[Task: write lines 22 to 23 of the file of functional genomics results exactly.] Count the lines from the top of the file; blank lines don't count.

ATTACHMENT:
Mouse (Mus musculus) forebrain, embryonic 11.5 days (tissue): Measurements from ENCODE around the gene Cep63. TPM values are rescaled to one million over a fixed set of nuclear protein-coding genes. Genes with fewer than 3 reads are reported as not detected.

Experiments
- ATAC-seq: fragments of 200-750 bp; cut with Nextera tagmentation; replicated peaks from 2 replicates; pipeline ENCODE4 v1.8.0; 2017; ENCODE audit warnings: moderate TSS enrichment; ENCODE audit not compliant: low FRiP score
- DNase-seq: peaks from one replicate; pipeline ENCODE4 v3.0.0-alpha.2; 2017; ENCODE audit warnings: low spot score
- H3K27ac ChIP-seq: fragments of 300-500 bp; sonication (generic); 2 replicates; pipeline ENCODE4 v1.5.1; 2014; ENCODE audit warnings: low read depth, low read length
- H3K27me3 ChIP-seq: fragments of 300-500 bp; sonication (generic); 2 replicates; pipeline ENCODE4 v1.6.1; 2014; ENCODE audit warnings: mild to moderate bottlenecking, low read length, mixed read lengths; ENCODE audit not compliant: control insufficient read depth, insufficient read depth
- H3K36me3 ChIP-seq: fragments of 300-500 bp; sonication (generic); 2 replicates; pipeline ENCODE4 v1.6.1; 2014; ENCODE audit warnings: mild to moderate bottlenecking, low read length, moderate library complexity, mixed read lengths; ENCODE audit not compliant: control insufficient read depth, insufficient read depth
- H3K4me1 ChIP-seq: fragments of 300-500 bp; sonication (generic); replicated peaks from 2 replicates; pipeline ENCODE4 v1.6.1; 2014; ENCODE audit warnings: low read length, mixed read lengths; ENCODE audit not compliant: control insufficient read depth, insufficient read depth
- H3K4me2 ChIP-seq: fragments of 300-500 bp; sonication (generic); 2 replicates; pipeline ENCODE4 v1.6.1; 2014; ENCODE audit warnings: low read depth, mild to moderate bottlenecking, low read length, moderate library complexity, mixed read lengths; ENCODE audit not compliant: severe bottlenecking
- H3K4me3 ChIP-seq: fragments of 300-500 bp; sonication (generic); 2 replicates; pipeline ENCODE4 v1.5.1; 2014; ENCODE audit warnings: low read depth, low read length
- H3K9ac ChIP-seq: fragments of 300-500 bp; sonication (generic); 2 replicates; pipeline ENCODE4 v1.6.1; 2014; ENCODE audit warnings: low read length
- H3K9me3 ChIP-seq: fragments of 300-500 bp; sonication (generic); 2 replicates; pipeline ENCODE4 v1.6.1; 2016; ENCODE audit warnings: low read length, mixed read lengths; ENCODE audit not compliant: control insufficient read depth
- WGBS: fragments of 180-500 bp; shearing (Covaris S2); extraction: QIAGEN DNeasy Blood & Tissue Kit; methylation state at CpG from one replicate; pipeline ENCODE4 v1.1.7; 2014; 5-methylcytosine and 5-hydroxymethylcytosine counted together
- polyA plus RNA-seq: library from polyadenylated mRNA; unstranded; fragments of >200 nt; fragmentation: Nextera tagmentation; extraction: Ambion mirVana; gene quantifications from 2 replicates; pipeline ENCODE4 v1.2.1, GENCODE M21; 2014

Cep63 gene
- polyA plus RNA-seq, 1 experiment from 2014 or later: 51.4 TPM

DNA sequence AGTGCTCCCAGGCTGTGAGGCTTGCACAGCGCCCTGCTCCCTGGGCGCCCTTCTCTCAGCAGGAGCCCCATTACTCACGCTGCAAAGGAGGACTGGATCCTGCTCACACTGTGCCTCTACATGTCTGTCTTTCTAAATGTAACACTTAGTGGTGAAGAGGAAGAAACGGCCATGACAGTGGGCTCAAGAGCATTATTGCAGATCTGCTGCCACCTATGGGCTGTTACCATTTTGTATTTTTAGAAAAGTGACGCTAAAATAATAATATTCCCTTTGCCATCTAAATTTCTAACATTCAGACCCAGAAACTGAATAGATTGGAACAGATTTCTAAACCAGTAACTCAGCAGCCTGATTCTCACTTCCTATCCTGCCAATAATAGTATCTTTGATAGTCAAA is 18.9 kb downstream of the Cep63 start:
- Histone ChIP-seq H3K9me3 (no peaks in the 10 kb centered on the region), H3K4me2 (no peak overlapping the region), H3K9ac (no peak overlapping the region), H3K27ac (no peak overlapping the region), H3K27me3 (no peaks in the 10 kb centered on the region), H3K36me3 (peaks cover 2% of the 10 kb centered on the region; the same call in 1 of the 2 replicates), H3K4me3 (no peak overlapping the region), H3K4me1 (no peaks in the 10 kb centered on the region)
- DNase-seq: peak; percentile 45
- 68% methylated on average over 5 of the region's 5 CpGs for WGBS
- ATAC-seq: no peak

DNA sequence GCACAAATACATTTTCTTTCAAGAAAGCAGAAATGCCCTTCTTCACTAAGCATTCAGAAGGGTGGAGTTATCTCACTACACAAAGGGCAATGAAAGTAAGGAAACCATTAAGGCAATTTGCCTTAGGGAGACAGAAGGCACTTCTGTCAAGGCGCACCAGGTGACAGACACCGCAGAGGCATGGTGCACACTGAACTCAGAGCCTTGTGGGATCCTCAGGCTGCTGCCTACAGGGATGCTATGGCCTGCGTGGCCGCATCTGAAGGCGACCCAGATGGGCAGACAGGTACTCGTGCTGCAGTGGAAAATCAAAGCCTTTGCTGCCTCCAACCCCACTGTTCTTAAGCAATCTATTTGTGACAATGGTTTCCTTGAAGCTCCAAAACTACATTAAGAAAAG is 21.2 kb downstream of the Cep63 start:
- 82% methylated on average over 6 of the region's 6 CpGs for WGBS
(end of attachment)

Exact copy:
DNA sequence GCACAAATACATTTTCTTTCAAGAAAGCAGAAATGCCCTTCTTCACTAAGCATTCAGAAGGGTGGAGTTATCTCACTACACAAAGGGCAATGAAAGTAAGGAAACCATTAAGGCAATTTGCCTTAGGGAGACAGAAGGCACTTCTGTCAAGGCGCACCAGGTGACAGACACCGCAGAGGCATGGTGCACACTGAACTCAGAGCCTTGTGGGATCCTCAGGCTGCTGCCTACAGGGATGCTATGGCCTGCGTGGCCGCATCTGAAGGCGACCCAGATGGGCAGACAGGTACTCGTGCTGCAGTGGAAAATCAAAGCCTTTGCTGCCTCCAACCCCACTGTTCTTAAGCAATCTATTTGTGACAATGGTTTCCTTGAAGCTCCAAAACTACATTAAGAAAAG is 21.2 kb downstream of the Cep63 start:
- 82% methylated on average over 6 of the region's 6 CpGs for WGBS